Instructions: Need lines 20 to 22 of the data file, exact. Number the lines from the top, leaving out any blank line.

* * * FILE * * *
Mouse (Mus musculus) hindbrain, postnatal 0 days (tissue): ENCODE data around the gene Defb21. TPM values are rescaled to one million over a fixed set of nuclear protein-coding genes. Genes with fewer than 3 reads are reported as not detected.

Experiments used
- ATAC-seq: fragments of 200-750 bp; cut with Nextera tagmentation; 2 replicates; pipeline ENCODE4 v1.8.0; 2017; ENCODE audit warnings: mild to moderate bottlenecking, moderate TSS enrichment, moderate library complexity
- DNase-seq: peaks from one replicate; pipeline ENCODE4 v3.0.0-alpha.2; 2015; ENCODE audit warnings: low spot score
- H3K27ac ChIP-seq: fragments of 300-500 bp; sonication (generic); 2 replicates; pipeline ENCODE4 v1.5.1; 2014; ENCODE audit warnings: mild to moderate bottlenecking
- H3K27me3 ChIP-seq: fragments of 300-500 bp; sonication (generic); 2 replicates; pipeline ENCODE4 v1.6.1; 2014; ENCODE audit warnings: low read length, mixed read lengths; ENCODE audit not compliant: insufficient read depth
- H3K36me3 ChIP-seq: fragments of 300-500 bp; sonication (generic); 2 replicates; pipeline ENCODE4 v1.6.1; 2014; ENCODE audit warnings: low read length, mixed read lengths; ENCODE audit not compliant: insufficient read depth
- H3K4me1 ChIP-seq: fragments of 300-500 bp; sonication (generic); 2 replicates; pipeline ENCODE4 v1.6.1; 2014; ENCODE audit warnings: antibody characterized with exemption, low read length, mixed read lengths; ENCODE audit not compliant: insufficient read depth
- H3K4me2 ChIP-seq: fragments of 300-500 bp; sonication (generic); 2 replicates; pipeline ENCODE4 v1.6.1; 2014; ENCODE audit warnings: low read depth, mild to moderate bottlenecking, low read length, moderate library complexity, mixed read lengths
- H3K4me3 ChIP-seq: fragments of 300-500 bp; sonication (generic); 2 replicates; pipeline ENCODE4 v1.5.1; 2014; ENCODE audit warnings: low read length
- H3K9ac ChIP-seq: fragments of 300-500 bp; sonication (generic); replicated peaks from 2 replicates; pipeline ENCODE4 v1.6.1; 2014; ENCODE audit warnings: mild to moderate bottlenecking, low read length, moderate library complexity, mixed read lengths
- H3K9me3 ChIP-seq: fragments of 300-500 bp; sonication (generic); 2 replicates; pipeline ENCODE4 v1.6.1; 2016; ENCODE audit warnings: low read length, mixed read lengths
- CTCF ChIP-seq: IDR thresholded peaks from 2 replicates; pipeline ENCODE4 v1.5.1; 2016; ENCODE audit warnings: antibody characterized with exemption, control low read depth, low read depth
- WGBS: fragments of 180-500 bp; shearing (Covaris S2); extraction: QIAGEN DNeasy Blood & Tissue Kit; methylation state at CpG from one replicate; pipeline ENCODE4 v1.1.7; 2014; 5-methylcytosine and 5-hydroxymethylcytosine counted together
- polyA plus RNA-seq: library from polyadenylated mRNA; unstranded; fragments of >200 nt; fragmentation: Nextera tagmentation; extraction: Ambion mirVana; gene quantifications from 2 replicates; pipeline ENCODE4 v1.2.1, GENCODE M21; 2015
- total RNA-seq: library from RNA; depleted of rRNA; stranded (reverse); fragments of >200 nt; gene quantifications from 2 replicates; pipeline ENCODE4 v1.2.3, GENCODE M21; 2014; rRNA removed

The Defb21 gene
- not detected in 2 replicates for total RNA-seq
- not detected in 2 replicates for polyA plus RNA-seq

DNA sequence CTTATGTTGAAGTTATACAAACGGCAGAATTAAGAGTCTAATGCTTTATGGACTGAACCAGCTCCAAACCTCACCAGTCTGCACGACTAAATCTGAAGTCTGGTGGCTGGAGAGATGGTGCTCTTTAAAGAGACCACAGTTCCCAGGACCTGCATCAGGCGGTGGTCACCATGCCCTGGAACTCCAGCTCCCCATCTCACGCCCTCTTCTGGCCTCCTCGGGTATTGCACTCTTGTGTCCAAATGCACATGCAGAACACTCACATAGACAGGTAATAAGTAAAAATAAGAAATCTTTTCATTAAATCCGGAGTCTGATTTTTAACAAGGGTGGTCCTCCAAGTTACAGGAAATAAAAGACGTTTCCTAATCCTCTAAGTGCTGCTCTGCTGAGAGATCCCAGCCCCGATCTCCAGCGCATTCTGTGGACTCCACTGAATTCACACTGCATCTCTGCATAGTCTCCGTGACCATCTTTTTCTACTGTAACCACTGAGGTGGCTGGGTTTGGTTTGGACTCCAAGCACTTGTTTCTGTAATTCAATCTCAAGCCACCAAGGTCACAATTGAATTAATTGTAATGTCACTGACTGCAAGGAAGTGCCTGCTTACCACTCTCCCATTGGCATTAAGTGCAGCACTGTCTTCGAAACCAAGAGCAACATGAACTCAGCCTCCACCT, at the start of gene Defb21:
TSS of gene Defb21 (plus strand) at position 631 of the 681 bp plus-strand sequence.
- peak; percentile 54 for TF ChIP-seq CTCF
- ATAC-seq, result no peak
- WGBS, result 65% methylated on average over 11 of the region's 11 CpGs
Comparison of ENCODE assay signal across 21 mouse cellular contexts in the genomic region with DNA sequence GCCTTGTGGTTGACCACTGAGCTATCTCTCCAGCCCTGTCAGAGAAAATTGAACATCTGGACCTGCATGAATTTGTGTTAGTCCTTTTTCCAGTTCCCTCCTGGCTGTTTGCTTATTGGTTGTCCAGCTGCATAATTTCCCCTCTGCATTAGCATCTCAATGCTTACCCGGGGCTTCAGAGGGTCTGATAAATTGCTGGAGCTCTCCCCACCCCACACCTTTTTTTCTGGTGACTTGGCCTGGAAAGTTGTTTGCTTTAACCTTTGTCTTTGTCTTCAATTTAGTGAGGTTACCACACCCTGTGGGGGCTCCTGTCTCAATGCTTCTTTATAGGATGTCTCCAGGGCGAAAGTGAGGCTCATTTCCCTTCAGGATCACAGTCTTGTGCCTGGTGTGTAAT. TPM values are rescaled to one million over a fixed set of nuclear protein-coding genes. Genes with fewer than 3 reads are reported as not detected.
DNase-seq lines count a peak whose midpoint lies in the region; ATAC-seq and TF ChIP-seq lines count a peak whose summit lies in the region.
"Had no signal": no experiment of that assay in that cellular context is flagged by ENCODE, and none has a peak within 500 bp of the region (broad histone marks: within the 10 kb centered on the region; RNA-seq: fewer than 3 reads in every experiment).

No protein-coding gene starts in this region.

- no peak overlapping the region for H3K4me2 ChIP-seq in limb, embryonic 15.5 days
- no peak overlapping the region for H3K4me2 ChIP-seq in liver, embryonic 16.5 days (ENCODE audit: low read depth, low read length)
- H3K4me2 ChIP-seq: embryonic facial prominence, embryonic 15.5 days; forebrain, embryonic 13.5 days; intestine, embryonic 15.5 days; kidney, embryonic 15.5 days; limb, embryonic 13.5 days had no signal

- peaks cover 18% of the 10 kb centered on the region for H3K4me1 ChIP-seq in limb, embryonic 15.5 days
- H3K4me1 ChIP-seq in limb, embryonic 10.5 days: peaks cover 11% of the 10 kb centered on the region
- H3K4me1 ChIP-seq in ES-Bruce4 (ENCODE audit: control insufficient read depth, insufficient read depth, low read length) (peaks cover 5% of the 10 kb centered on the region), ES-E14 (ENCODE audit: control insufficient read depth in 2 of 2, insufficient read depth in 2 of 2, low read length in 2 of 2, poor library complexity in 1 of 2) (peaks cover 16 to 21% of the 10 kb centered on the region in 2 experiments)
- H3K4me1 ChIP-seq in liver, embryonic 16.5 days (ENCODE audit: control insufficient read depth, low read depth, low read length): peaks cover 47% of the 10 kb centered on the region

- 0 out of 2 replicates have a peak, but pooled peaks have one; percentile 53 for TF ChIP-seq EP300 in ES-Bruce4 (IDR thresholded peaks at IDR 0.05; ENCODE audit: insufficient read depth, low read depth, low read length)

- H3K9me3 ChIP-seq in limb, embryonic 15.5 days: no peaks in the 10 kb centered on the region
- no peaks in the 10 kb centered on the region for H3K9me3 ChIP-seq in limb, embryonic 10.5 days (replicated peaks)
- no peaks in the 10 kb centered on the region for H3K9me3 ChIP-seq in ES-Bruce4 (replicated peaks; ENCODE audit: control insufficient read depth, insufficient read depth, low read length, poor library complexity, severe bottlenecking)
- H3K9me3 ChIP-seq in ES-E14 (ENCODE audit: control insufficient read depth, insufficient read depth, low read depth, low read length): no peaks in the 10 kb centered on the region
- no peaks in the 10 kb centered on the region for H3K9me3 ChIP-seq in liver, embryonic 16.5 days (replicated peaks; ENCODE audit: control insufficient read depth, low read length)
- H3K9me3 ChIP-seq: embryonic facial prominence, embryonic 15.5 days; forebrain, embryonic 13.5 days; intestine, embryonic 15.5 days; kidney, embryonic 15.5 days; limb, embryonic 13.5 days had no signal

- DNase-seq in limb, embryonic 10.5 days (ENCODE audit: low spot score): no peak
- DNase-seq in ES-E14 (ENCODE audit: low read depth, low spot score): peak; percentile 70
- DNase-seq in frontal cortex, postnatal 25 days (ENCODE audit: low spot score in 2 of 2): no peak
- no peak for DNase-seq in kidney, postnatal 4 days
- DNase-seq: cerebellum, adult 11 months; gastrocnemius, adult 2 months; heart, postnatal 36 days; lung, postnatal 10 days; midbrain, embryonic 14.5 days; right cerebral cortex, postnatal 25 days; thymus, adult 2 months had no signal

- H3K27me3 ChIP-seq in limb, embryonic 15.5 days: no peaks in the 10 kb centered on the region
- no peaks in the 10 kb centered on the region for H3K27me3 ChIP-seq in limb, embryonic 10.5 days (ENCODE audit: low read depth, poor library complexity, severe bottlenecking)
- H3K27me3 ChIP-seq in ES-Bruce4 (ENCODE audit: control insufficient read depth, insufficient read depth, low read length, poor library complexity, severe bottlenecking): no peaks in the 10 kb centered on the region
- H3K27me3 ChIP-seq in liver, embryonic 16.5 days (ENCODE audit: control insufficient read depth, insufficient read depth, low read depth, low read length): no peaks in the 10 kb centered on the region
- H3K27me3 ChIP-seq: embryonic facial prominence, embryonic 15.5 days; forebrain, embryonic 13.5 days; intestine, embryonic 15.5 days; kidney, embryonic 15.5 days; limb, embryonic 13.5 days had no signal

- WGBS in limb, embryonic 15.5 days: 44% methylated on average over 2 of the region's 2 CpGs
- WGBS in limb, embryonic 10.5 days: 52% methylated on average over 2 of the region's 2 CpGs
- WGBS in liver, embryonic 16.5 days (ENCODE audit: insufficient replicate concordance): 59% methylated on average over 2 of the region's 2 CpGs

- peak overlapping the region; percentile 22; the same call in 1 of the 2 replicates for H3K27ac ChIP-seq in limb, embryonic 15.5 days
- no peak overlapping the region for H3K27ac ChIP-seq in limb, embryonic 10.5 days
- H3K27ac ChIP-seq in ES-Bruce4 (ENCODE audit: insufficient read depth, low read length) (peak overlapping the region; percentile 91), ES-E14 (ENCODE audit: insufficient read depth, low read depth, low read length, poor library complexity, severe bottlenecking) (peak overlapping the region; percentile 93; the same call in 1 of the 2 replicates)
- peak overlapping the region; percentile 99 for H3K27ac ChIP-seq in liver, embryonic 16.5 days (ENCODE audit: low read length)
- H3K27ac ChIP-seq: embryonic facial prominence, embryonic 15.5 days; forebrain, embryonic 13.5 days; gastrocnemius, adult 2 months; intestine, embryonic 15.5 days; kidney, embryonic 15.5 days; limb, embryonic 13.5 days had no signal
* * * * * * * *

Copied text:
DNA sequence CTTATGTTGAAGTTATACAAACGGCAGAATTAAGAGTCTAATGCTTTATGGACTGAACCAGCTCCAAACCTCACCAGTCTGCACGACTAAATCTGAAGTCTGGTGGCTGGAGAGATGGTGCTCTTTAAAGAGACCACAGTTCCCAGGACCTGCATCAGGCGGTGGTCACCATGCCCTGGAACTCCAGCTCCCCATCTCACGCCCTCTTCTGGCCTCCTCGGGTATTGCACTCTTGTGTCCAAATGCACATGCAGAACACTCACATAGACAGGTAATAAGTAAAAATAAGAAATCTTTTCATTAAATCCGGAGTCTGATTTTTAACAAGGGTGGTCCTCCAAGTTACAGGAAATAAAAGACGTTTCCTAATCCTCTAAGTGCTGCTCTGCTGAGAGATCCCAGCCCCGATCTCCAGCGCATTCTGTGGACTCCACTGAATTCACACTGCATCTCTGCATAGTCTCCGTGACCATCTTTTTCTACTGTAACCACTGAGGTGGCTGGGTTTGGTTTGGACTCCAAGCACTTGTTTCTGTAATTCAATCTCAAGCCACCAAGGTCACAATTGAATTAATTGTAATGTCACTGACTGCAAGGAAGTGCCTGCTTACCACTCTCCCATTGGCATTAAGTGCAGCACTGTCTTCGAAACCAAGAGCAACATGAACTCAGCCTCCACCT, at the start of gene Defb21:
TSS of gene Defb21 (plus strand) at position 631 of the 681 bp plus-strand sequence.
- peak; percentile 54 for TF ChIP-seq CTCF